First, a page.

3.   See 42 U.S.C. §§ 12101-213 (2005).

4.   Little v. Tex. Dep't of Criminal Justice, 148 S.W.3d 374, 384 (Tex.2004).

5.   In addition to the Gist Unit position, Little provides the following comparisons in her response to the TDCJ's motion in her attached evidence:The “interview documentation forms” for the Goodman Unit position, posted April 27, 1999, show that Little was credited with six years and ten months of experience, whereas the selected applicant was credited with four and one-half years of experience.The “interview documentation forms” for the Lewis Unit position, posted December 29, 1998, show that Little was credited with over six years of job-related experience, whereas the two selected applicants were credited with two years and five months of job-related experience and five years and three months of job-related experience, respectively.The “interview documentation forms” for the Terrell Unit position, posted September 24, 1998, show that Little was credited with six years and two months of experience, whereas the two selected applicants were credited with three years and two months of experience and five years experience, respectively.The “interview documentation forms” for the Gist Unit position, posted April 6, 1998, show that Little was credited with over six years and four months of experience, whereas the selected applicant was credited with four years and eight months of experience.The “interview documentation form” for the Goodman Unit position, posted July 23, 1997, shows that Little was credited with six years of experience, whereas the selected applicant was credited with three and one-half years of experience.The “interview documentation forms” for the Goodman Unit position, posted in June 1997, show that Little was credited with five years and seven months of experience, whereas the selected applicant was credited with four and one-half years of experience.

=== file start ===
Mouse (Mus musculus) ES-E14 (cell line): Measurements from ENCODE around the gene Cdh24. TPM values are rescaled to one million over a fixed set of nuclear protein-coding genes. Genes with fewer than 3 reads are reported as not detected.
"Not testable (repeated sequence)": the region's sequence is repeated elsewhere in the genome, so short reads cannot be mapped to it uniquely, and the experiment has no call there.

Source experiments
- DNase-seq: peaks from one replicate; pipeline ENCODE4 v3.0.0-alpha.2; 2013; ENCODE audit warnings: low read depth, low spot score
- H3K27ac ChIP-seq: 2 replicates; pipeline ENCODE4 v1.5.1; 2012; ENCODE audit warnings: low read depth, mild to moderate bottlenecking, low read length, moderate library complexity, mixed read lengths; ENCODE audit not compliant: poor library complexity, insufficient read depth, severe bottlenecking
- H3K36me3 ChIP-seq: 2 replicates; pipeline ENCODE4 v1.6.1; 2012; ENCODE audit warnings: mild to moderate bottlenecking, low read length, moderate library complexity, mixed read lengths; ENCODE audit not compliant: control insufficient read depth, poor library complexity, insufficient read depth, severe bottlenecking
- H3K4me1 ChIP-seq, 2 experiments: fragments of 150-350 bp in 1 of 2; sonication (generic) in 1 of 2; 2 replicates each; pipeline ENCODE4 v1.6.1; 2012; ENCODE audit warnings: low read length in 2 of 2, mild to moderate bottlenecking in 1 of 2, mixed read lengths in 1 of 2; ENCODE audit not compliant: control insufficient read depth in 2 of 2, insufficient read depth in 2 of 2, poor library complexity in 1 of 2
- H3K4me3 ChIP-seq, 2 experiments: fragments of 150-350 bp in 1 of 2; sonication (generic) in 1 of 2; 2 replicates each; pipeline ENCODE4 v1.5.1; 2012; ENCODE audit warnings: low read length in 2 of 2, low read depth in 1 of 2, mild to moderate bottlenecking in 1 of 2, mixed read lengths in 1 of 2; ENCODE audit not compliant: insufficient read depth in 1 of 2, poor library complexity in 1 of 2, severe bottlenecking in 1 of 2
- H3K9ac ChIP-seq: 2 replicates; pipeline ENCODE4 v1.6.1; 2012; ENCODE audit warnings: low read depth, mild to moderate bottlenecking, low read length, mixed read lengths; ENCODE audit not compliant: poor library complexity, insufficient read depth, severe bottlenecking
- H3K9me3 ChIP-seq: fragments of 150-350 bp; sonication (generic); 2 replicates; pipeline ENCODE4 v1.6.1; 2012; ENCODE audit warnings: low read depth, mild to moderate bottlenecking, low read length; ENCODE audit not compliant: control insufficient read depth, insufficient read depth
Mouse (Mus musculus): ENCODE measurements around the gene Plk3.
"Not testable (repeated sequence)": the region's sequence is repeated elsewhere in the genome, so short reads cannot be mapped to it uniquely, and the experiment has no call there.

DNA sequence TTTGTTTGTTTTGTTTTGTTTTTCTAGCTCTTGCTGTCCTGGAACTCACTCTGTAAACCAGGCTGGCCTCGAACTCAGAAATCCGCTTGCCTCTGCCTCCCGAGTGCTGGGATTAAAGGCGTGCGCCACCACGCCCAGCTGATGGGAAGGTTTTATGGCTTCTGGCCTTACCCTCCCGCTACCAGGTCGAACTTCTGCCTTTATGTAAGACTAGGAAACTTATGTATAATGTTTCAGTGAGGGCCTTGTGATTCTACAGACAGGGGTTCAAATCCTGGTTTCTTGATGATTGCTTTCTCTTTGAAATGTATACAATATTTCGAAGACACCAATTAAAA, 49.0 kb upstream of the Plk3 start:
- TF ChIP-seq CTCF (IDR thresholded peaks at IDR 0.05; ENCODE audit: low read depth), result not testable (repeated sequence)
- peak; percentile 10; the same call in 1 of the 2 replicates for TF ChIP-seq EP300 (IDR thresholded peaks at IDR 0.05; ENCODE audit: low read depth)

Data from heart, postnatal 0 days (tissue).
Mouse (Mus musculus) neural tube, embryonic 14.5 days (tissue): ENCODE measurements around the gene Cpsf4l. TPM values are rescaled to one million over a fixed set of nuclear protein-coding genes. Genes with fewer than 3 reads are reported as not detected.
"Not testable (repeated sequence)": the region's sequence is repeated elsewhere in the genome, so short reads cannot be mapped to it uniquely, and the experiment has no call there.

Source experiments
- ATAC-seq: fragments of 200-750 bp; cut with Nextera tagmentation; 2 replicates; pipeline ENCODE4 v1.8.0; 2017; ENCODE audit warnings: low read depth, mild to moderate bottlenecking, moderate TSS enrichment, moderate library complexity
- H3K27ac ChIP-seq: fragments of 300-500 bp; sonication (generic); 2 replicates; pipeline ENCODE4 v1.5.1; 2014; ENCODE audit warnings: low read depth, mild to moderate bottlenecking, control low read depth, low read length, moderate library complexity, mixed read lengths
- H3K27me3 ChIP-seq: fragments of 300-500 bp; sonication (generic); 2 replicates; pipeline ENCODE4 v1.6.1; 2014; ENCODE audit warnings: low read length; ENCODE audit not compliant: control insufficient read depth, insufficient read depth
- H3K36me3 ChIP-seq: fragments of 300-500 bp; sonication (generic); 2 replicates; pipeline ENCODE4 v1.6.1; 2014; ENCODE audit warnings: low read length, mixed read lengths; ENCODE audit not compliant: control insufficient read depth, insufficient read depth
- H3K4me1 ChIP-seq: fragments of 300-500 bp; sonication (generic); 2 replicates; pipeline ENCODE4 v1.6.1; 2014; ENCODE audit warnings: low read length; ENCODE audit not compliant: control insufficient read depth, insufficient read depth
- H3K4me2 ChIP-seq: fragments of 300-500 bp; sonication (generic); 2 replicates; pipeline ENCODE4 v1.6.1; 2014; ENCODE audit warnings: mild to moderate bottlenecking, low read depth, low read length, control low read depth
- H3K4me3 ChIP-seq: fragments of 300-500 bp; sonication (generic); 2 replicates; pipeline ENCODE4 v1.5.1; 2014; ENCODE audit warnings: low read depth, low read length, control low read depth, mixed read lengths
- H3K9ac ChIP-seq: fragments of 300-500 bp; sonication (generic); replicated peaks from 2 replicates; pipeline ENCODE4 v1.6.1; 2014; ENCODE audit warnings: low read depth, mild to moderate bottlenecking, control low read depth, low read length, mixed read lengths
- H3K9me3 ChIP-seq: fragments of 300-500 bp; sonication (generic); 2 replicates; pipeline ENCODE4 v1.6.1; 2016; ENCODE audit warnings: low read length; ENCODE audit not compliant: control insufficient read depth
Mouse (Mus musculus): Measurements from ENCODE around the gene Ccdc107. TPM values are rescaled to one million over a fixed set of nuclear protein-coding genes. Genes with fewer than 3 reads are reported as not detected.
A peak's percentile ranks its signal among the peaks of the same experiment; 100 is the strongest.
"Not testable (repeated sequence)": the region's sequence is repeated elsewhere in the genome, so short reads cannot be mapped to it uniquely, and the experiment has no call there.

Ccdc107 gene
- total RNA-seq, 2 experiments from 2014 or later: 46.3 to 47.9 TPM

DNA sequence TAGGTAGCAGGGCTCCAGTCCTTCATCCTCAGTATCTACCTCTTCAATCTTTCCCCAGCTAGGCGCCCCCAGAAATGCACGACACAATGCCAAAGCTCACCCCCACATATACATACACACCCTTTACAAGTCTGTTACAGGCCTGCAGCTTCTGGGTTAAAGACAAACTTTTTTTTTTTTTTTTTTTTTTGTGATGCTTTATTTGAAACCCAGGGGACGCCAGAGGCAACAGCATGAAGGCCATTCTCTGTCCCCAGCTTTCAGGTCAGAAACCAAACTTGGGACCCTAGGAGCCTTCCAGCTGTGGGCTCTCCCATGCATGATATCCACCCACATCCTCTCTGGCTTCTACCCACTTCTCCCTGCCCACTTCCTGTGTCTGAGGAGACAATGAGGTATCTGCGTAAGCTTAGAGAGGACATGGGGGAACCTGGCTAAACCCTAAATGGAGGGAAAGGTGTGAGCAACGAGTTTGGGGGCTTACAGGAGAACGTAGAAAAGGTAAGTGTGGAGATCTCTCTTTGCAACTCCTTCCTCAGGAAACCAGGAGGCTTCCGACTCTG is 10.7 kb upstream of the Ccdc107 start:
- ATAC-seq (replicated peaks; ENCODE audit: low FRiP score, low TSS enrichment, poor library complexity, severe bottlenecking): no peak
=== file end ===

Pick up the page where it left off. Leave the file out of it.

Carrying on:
TERRY JENNINGS, Justice.